Wolverhampton varsity confers honorary degree on N. Ram
University of Wolverhampton conferred an Honorary Degree of Doctor of Social Sciences on N. Ram, Editor-in-Chief of The Hindu here on Monday.
Conferring the honour at an elegant ceremony, Chancellor of the University Rt. Hon. Lord Swraj Paul of Marylebone, PC, said it was in recognition of Mr. Ram's distinguished achievements, both as an outstanding public intellectual and an eminent journalist.
“But, even more than that, we honour him for an attribute so rare and so needed in this contemporary world – Mr. Ram has never hesitated to speak truth to power,” Lord Paul said.
Earlier recipients of the Honorary Degree conferred by the University include the former President, A.P.J. Abdul Kalam; the former Prime Minister of the United Kingdom, Gordon Brown and his wife Sarah Brown. Union Finance Minister Pranab Mukherjee and Leader of the Opposition in the Rajya Sabha Arun Jaitley received the honour recently.
Speaking on some broad trends in higher education, Dr. Paul said it was increasingly being seen as an engine of economic development, but governments around the world were overwhelmed by the costs associated with participation. “Globally, the number of people who enrolled into higher education increased from 19 per cent in 2000 to 26 per cent in 2007.”
Referring to the “explosion of institutions” as one of the consequences of globalisation, he said higher education institutions needed to adopt business-like practices to survive in the “global education industry.”
Joint educational endeavours, Lord Paul said, would fertilise links between the vast reservoir of dynamic young people in India and their British counterparts, to the enduring benefit of both nations.
Mr. Ram said he was honoured and pleased to be a recipient of the Honorary Degree of Doctor of Social Sciences from a very fine centre of higher learning in the United Kingdom.
“I am specially honoured that this is a recognition of what I have endeavoured to do as a journalist over some decades and in particular of my journalistic work in the cause of an open and transparent political society rid of the stench of bribes, kickbacks, and top-level political corruption,” he said.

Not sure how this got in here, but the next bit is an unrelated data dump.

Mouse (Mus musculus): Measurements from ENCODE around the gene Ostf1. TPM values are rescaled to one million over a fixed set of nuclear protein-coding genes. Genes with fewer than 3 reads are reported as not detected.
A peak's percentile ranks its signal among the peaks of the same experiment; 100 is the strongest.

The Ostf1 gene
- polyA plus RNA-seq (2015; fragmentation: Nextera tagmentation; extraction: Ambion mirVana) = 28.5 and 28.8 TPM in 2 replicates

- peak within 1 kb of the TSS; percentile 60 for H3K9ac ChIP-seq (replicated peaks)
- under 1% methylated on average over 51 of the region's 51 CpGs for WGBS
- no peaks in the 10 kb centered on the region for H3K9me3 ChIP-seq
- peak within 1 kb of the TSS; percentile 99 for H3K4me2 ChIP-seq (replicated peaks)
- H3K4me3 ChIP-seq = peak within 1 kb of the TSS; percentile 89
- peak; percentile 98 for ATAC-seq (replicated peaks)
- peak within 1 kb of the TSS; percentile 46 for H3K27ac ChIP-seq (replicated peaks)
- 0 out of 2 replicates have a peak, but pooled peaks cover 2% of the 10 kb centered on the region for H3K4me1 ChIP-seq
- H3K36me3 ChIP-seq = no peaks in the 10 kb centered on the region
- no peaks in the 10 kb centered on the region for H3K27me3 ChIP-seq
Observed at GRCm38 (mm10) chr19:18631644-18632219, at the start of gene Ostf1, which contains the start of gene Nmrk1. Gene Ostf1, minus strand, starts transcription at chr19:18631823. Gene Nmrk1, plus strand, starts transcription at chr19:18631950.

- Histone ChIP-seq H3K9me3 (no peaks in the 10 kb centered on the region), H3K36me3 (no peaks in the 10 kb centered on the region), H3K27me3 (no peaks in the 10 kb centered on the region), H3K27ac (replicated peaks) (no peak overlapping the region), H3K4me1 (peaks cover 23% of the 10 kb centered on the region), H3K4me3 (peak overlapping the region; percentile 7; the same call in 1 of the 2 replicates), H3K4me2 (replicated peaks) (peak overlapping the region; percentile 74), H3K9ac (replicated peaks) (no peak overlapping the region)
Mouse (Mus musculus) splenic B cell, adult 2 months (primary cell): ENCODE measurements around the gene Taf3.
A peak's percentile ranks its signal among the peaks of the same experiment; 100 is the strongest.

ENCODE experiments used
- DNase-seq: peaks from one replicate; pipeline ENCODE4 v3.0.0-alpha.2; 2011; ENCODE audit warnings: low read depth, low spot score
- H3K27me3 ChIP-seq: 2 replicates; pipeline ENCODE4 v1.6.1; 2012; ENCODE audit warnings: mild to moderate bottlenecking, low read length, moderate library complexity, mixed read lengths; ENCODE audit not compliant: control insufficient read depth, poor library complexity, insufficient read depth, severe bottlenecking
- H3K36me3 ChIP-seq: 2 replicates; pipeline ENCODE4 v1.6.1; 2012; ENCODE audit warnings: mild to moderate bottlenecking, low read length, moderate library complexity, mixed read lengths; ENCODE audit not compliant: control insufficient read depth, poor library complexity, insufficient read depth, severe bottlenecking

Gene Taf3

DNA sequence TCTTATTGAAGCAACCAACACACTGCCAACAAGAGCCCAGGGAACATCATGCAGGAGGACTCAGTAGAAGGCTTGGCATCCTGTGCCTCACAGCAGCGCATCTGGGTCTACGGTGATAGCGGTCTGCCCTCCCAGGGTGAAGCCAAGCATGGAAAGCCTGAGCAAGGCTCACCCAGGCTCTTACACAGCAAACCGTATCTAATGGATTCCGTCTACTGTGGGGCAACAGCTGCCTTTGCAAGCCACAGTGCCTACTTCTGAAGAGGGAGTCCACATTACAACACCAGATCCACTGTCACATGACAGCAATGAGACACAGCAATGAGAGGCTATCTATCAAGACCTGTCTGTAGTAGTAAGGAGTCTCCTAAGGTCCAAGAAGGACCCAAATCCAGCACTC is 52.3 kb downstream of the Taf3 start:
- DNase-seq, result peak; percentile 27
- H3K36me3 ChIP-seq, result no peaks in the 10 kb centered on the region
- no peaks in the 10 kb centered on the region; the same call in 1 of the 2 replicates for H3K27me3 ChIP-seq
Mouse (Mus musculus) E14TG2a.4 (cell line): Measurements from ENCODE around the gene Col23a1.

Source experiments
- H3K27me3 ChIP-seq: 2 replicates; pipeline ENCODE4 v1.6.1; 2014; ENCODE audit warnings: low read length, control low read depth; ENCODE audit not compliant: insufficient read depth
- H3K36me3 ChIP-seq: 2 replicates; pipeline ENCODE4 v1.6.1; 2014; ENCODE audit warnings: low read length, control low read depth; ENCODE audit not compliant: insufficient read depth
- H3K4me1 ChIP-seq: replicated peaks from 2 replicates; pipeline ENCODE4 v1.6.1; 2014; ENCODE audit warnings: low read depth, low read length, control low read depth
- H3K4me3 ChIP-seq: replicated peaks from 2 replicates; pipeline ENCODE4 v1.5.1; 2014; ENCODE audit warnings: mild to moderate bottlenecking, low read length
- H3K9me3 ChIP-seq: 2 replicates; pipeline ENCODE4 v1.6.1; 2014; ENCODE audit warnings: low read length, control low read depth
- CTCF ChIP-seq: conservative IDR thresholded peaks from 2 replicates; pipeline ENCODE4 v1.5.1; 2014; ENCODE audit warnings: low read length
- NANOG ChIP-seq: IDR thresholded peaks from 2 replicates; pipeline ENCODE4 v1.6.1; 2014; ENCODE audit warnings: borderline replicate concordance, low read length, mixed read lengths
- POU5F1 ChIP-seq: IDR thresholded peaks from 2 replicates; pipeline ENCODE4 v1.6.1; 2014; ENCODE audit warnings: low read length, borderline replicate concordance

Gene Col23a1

Era of growth
Sharing some observations on where journalism seemed to be headed in India, he said while journalism was widely believed to be in crisis across the developed world, in India and other developing countries the news media were still in an era of growth and opportunity beckoned, especially for the young.
In India, the long-term competition between the self-serving and the public service visions of journalism was on and it bred tension, confusion and, at times, conflict.
Noting that ensuring commercial viability and addressing the vital need of being accurate, informative, insightful, educative and relevant was an “extraordinarily difficult balance to strike,” Mr. Ram said: “Many of us believe there is a middle path, a golden mean that can deliver good results.”
News media needed to work out a template of editorial values and principles and a concept of social responsibility they can live up to and also live with. “Media performance is a matter that is best left to readers, audiences, universities and society to judge,” he said.
Vice-Chancellor of the University Caroline Gipps highlighted key initiatives of the varsity in collaboration with institutions in India.